Okay, it Was Good, But . . . (Oliva Serie ‘G’ Toro)

Recently disappointed by the Oliva Master Blends III, I was prepared to sink my teeth into another highly-rated Oliva cigar in an effort to rediscover my love for the brand.  My next selection in the Oliva Five Card Stud Sampler from Pipes & Cigars was the Oliva Serie G Toro.

The Oliva website tells me that:

Serie G is a medium body blend made with an African-Cameroon wrapper. The unique flavor notes of this wrapper are complemented by the natural richness of Nicaraguan Habano fillers.

And it adds that it is a medium body blend “with notes of cedar and coffee ,” and that because a Cameroon is “a thin wrapper with little oils” that “its flavor will change little from aging.”

Hmm, sounds great!  I love a good Cameroon wrapper!  Many other cigar aficionados would agree with me when I say that it has rapidly become my favourite.  A Cameroon wrapper seems to deliver a consistent, fine-quality smoke.  I guess now I know why.

Cigars International informs me that these are “flavorful, well-made Nicaraguans,” and that:

Oliva Serie ’G’ is a good-looking Nicaraguan premium cigar made with an authentic African Cameroon wrapper. This leaf imparts a pleasant, nutty flavor, adding to the rich bouquet presented by the Nicaraguan Habano long-fillers inside. Overall, a rich, medium-bodied cigar with hints of coffee, nuts and wo​od on the aftertaste. Serie ’G’ cigars received a stellar ’91’ rating.

2015-03-25 17.26.42That “91 rating” was enough to land the Serie G a place in Cigar Aficionado’s Best Cigars of 2006, where the CA writers also praised its “bang for the buck.”  It also received a 92 rating from Cigar Snob.

I was impressed by the earthy wrapper note and the cigar’s pleasing mud coloured wrapper.  It was elegantly presented with its classy gold and maroon label and smooth seams; and it was not veiny.  The pack was on the harder side of firm but not enough to concern me in regards to draw, so I opted to punch the solid double cap with my bullet punch.

And it immediately cracked.  Now, I happen to know for a fact that this stick was stored properly in my humidor, which has been kept at a steady 62 humidity since I got it.  Every now and then you get a dud of course, even with award-winning cigars.  After all, each one is hand-crafted and hand-rolled, and there must be some allowance for individual variation.  But, this was the second one in the set of five that had unraveled on me.  I assume that something must have happened to dry the sticks out in transport.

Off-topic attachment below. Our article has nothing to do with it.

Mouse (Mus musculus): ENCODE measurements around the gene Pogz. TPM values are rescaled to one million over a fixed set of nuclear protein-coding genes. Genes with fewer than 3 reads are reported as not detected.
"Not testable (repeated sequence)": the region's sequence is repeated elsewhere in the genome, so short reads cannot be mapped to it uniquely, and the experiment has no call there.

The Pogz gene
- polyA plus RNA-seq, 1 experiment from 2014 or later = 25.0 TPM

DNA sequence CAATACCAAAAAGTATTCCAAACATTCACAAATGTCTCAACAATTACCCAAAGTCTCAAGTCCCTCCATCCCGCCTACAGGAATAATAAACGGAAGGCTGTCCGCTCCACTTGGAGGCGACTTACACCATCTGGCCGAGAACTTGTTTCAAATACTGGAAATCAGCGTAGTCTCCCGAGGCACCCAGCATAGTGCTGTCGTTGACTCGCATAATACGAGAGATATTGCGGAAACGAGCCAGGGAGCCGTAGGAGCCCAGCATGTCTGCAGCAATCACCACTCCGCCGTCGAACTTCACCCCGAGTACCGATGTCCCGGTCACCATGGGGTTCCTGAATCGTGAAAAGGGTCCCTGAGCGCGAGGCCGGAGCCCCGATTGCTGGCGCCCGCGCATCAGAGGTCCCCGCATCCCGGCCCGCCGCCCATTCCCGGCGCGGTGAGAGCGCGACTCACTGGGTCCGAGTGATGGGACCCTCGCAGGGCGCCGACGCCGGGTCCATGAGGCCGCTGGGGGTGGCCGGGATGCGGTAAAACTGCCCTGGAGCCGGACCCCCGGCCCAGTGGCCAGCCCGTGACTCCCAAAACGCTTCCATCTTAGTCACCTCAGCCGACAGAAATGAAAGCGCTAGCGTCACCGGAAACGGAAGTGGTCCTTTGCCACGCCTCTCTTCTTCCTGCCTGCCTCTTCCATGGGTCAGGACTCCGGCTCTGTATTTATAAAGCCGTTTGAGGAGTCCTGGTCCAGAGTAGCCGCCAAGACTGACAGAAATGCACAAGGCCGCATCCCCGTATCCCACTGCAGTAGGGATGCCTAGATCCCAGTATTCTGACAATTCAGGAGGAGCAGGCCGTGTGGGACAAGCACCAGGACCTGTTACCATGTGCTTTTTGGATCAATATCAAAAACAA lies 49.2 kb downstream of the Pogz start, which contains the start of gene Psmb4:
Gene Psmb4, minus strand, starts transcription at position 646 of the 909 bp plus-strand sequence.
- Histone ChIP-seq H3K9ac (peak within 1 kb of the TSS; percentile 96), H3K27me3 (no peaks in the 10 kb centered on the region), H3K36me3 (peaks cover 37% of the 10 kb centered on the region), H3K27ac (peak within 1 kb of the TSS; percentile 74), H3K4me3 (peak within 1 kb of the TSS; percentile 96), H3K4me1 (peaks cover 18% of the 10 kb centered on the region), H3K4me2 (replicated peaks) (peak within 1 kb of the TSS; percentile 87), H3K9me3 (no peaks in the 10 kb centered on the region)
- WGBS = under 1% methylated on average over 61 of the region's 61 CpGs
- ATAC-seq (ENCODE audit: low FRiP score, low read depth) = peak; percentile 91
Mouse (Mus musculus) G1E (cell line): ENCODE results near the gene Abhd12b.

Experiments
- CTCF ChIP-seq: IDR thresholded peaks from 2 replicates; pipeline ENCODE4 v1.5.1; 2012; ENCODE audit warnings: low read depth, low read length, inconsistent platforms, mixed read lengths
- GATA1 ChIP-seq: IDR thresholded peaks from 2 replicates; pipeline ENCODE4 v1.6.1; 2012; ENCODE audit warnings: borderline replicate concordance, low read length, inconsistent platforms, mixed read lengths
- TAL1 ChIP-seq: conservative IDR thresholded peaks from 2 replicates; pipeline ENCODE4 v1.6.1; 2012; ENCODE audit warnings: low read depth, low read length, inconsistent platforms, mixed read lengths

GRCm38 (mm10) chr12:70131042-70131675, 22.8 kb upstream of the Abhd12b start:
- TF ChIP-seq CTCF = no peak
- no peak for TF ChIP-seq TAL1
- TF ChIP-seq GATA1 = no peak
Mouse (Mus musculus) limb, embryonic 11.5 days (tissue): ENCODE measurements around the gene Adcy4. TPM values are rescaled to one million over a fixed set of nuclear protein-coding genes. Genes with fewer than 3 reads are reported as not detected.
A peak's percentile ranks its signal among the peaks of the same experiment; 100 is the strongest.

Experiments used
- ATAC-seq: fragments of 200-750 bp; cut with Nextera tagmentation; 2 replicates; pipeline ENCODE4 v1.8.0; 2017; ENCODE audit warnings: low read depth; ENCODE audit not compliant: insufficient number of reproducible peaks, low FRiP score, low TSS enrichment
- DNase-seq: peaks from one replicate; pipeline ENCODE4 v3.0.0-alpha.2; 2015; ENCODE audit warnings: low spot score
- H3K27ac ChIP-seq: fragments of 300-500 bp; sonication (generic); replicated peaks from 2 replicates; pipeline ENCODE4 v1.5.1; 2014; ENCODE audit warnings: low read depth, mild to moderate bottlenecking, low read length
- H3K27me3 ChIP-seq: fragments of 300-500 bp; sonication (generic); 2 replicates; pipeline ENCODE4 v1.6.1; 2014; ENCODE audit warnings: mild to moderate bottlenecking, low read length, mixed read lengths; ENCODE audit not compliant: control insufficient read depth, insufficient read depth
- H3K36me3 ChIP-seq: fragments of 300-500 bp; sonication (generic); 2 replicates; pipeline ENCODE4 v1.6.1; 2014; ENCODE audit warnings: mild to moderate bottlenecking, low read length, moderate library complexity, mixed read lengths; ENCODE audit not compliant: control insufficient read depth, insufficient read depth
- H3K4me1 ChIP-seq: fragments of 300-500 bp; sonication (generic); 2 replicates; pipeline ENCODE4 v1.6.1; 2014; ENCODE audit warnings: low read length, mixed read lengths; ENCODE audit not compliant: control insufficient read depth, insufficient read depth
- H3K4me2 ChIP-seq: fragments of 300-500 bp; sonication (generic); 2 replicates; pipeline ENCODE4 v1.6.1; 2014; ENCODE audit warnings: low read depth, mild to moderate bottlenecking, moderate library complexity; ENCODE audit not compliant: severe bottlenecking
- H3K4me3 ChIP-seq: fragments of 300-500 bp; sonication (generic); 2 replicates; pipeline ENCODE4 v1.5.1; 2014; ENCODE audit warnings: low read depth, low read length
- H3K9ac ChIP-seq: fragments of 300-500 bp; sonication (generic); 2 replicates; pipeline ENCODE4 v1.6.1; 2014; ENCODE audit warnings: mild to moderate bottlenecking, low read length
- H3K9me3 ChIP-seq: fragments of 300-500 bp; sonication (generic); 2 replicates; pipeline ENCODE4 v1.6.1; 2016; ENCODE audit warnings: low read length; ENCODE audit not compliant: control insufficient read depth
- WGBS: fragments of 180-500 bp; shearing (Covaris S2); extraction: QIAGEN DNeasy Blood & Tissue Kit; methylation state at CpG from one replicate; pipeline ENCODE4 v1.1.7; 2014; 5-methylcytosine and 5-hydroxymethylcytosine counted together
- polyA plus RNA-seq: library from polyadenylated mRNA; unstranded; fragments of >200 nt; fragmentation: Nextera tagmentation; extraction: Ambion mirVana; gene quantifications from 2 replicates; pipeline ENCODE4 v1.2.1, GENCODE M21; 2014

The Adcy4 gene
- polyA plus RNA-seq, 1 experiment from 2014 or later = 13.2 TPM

2015-03-25 17.27.02Enthusiasm waning, I struck a light to it with my cedar cigar spills.  The Serie G lit easily and properly.  I found the first draws to be earthy and buttery; oily in a way that the Oliva Master Blend III had promised and not delivered. The first third offered a similar clay note to the Master Blend III, but rather than being bothersome (even with the accompanying dry mouth) in this case it was quite enjoyable, and pleasantly bitter like a good cup of coffee.  And yes, my coffee complimented it well.  Alas, it went out only twenty minutes later.

I clipped the stick and finished the work I was doing on the computer so as to give the stick my undivided attention, and so I didn’t re-light for several hours.  When I did get back to the smoke it went out again almost immediately.  I estimate about ten minutes.

Scowling, I once again clipped and re-lit a now much-reduced toro that was more like a robusto for a third attempt.  Now I noticed the nut undertone.  It was sort of bitter, like a walnut.  I’m not terribly fond of walnuts, but this was pretty good.  Unfortunately the serious reduction in the size of the stick resulted in quick end to the smoke.  It went out once again with most of the final third unsmoked.

2015-03-25 17.26.49I clipped once more but didn’t relight until about twenty minutes ago; several days later.  This time the cigar proved well.  There was no more clay dry-mouth, and it fired up easily enough.  Perhaps it was too wet in the humidor?  Perhaps I didn’t give it enough time to rehydrate in the humidor after its journey?  I was left with a bit of a spinning head near the end, probably because I smoked it too fast in order to assure that it wouldn’t go out on me.  My total smoke time, all together, turned out to be about an hour.

So: good cigar, bad execution. What gives?  The first two Olivas in the set were amazing!  I have decided to hold off on the last of my Olivas for a couple of months to see if re-humidifying helps.  Maybe I just prefer the lighter Olivas to the darker ones; I did smoke the lighter ones first.

With the frustration of construction, even with the admittedly-excellent price-point, I can give the Serie G no more than:

3 stars

You can find this award-winning cigar at Cigars International and at Famous Smoke for about $116 USD for a box of 25 or about $25 USD for a five pack; that’s only $5 each. And you can also find a bunch of different shapes and sizes at those two sites or at Thompson Cigar.

And that’s a lady’s perspective!

2 thoughts on “Okay, it Was Good, But . . . (Oliva Serie ‘G’ Toro)

  1. Pingback: Quality Without Fanfare (Perdomo Fresco Toro) | Smoking Jacket Magazine

  2. Pingback: Three of a Kind (Oliva Five Card Stud Sampler Review) | Smoking Jacket Magazine

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